Bridging the gap

Two weeks ago I wrote and published a post called Mind the Gap. Typically one of my posts currently gets between 150-300 views. This one has had around 1300 at the time of writing so I’m guessing if you are reading this, you’ve probably seen it.

Of those 1300, about 80% of the views have come from within New Zealand. That’s a lot of (I assume) HR and other people-related specialists who have been reading it. I’m truly humbled by the response and messages of agreement and encouragement that have come not just from within NZ, but from HR practitioners around the world. For example, it warms my heart to know that a group of HR pros in the #ConnectingHR network were discussing how interesting and inspiring the debate is in London last week.

Before I say any more, let me just clarify that I have absolutely no personal axe to grind with HRINZ. I have been a member continuously for 16 years since I arrived in this wonderful country, I am proud to have had my experience and knowledge recognised by professional accreditation and having the initials MHRINZ on my CV, and was both thrilled and honoured in 2011 to have had a game changing HR initiative I was the architect of recognised by being a Regional Winner with Distinction and a national finalist in the HR Initiative of the Year Award. We were robbed on the night if I’m honest, but I’ve let that one go! Oh, and I’ve been an HRINZ mentor for the last 8 years because I believe in putting back.

So while I’ve never been an active member in the “volunteer-be-on-a-committee” sense, I think I’ve earned the right to voice my opinion. As a direct result of the blog post and associated comments, I have had a long discussion with one current board member and have another meeting booked with the current National President. It’s all positive and I will help and support them in any way I can. I think we’ve all been a little taken aback by the response but I also think we want the same thing – a better, stronger professional institute.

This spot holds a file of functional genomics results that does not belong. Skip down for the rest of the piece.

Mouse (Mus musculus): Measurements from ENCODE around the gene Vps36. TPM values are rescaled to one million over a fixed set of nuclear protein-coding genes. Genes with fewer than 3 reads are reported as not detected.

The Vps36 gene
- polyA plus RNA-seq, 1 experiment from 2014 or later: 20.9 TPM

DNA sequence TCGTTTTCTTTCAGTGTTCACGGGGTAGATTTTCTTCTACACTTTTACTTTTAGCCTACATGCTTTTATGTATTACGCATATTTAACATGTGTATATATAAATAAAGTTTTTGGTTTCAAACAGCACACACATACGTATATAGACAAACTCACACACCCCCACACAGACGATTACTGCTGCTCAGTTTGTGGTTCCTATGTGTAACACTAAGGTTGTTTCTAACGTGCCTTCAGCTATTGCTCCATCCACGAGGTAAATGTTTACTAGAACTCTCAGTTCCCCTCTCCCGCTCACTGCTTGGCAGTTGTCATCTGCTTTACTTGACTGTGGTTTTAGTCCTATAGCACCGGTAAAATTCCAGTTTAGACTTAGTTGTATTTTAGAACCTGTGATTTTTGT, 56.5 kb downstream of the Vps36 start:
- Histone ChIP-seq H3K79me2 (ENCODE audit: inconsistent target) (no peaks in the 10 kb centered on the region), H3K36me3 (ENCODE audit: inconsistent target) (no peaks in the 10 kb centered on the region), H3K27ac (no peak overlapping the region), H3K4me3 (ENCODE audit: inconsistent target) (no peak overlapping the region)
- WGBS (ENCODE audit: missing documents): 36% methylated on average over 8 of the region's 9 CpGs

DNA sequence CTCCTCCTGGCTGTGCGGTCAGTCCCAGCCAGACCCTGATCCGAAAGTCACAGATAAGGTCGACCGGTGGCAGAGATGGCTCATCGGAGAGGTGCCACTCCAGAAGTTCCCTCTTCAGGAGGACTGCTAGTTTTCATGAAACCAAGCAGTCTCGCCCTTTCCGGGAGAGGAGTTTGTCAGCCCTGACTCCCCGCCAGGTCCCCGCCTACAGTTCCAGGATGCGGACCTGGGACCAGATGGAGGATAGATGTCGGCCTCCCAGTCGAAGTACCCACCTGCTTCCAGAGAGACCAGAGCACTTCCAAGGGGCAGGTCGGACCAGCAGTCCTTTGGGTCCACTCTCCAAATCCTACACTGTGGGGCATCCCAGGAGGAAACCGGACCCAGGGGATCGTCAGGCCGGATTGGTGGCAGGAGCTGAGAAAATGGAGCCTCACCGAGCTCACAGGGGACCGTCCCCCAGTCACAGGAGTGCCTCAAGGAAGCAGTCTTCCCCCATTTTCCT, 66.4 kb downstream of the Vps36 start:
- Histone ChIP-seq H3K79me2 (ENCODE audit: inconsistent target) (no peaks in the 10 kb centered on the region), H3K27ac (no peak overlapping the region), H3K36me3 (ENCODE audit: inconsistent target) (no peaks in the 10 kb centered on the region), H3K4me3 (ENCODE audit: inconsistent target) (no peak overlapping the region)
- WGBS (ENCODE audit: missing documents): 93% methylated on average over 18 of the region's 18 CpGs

I’m a big believer that you get what you deserve in life. And by that I mean we get the professional institute we deserve. But the whole experience has left me a little shell shocked if I’m honest and wondering why a) what I said has come as a surprise to many people and b) HRINZ have not been getting feedback like this previously? Have I really got it that wrong? Have I really misjudged the mood of the profession? I don’t believe I have going by the comments and feedback.

So why are we as a membership
• So apparently passive about and uninterested in the future direction of our institute?
• So apparently disinterested in board elections and completing member surveys?
• And as HR professionals who are expected to challenge the status quo in our organisations and advocate for and lead change where it’s needed, so reluctant to do that with our own professional body?

This debate is not just about how HRINZ is run. It’s also about us as a membership. If you agree with what I said then we have to look at ourselves and say we are accountable here, we’ve arguably allowed our institute to plateau without demanding more of it than it currently delivers. We pay a subscription every year but seemingly demand little in return. If you weren’t happy with your telco, or your power company, or your subscription TV service you would be on the phone straight away demanding satisfaction and offering feedback to some poor soul in India who is probably counting down the minutes until his/her shift ends. I know I do.

If you don’t agree with the sentiment expressed in the original blog (and some certainly don’t), or think a public forum was not the right way to tackle it, that’s fine and I respect that. But change is good right? I love to work in organisations that are continually growing and evolving. “Business as usual” has no place in modern HR. It simply doesn’t exist. No one ever writes a strategic plan that says “right, we’ve cracked it. Let’s do BAU for the next 3 years!”

So when the dust settles and the new HRINZ board absorb the feedback and agree their priorities for the coming months in line with their new strategy, I hope what will come out of this is a much stronger sense that we are all in this together. It’s not us and them. They can’t and won’t make change happen on their own. Change is needed on both sides of the equation. There are two sides to every conversation and we all need to work harder to bridge the gap and build a stronger New Zealand HR community that isn’t afraid to challenge each other, embrace new ideas and learn from others. Be truly social AND global, and strive harder to be better at what we do and more relevant in our organisations.